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An heir and a spare ...

This editorial was published in ROYALTY DIGEST QUARTERLY 3/2011
…and so an heir is on its way here in the Kingdom of Sweden… [are Great Britain, Holland and Denmark “Queendoms”?]

Some say that this will be the end of the Bernadottes. After Victoria it will be the Westling dynasty for sure. Rubbish, I say! Uneducated, stubborn, macho rubbish! Let’s compare; In England we had the Tudors, the Stuarts and the Hanovers and then, following Queen Victoria’s marriage to her cousin Albert, the dynasty was called “Saxe-Coburg and Gotha”. As we all know, King George V, after a lot of anti-German feelings during the Great War, gave the family a new name; Windsor. It is said that the German Emperor, the bombastic William II, upon hearing of the change roared with laughter and proclaimed: “Henceforth in Germany, Shakespeare’s play “The Merry Wives of Windsor” shall be called “The Merry Wives of Saxe-Coburg and Gotha”.

Sometimes you see the combination “Mountbatten-Windsor”, as a surname for the children and some grandchildren of Queen Elizabeth II and Prince Philip, the latter having assumed the name of his uncle, Mountbatten, in 1947 when he became a British subject. To us Royal genealogists, however, he will always be Prince Philip of Greece and Denmark, just as his two youngest grandchildren will always be Princess Louise and Prince James, not Lady Louise Mountbatten-Windsor and Viscount Severn…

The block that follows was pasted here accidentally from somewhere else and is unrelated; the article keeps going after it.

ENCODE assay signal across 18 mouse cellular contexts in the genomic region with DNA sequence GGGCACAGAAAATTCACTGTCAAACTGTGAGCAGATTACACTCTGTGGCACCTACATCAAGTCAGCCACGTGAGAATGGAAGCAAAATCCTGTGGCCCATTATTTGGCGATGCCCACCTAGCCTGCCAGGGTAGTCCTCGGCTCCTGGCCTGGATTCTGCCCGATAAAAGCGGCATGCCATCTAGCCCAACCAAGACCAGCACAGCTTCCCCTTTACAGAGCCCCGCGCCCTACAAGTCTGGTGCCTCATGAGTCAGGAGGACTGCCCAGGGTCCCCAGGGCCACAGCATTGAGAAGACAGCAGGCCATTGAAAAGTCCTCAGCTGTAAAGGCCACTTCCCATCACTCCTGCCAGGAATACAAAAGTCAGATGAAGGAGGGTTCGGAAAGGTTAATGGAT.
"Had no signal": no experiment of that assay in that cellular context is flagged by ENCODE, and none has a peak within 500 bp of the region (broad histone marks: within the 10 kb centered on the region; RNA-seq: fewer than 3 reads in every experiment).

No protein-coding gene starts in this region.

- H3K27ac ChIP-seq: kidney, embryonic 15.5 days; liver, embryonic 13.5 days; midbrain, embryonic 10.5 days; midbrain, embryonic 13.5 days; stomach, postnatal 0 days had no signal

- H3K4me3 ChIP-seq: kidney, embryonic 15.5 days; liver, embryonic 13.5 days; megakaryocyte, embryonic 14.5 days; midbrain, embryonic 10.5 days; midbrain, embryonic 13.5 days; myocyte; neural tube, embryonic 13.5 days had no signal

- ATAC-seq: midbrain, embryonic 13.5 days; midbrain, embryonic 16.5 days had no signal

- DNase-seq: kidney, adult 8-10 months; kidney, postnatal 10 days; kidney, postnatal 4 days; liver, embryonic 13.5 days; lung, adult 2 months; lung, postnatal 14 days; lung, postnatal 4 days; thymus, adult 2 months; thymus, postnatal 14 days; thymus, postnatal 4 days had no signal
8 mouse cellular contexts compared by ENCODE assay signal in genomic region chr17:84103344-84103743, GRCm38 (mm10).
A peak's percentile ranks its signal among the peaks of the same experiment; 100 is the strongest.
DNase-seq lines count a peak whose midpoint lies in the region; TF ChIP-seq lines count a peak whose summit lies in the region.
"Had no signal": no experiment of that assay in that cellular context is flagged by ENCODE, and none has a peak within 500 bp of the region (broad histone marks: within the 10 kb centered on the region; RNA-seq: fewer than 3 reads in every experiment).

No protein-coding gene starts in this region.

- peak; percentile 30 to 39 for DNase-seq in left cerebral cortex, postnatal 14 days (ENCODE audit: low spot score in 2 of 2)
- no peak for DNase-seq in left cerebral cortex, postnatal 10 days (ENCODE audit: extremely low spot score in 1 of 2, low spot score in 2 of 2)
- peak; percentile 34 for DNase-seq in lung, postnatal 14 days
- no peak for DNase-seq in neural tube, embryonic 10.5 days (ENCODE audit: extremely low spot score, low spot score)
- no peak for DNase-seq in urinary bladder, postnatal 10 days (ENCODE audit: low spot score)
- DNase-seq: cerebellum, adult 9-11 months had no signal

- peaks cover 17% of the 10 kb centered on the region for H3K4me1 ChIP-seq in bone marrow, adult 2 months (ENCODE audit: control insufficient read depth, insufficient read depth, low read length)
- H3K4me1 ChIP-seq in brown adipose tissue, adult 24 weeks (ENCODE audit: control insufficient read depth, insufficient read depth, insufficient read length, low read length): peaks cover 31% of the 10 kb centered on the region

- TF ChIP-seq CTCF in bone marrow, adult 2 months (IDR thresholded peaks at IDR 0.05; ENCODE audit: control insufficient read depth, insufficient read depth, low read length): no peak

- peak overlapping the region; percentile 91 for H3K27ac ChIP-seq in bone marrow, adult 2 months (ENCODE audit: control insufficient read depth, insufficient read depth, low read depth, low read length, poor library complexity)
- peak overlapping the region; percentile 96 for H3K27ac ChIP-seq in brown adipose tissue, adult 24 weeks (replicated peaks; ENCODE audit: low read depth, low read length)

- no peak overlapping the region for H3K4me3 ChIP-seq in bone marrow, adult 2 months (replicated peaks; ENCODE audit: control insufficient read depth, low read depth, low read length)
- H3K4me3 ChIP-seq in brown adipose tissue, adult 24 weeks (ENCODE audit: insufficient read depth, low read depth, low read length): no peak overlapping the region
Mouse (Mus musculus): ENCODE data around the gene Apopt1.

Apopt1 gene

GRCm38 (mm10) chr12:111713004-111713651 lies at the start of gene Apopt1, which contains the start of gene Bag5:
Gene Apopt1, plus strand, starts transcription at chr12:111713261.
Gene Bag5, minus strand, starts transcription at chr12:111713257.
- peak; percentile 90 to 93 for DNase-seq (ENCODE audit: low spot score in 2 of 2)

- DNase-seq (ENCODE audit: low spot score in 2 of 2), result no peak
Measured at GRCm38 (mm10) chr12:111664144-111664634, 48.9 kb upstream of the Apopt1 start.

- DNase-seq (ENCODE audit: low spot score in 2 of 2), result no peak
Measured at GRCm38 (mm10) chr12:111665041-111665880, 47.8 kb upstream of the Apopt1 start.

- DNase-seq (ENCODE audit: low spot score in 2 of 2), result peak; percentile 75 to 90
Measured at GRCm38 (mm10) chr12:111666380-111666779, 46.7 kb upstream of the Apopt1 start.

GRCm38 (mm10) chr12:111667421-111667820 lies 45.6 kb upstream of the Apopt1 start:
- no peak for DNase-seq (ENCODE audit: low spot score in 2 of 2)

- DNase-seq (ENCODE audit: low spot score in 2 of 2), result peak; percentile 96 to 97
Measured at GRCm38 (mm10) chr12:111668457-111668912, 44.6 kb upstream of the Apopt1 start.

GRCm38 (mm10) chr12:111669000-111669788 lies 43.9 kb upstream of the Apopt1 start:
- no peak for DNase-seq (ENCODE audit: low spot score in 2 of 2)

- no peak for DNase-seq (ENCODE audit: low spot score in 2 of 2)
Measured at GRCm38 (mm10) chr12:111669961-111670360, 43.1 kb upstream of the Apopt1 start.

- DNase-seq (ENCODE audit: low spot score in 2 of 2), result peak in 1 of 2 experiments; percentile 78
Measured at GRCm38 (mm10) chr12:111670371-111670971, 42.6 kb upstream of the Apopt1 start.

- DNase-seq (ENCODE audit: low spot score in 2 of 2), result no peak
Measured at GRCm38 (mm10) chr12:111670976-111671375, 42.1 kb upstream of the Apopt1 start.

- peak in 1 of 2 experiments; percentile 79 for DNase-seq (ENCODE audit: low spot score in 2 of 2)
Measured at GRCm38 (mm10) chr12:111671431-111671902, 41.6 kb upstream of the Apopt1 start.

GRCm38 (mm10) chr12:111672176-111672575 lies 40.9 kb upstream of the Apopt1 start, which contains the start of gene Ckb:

In Holland, with several generations of reigning Queens, the dynasty would have changed its name repeatedly; from Orange-Nassau to Mecklenburg-Schwerin to Lippe-Biesterfeld and eventually to von Amsberg. This never happened of course, nor will it happen in Denmark, where the next generations have indeed received ‘Count Laborde de Monpezat’ as an additional name and title but the name of the dynasty remains “Glücksburg”. But there are exceptions; The Windsors of course, but also the Royal family of Romania, which in the future is to be called just that and not “Hohenzollern-Sigmaringen”. 

The Romanovs celebrated their 300th jubilee in 1913 – but was it really correct to call them that? True – on paper they did descend from the original Romanovs, but we all know of the activities of Catherine the Great, and how small the chance is that her husband, Emperor Peter III, was the father of the future Emperor Paul. Not to mention Spain and the many lovers of Queen Isabella II, one of whom certainly fathered the future Alfonso XII. In spite of all this, reigning Queens in the succession, unfaithfulness and illegitimate children that are still allowed to succeed to the throne, and historical turmoil – the names of the dynasties seem rather stable.  
Long live the Bernadotte dynasty!
                                           Ted Rosvall
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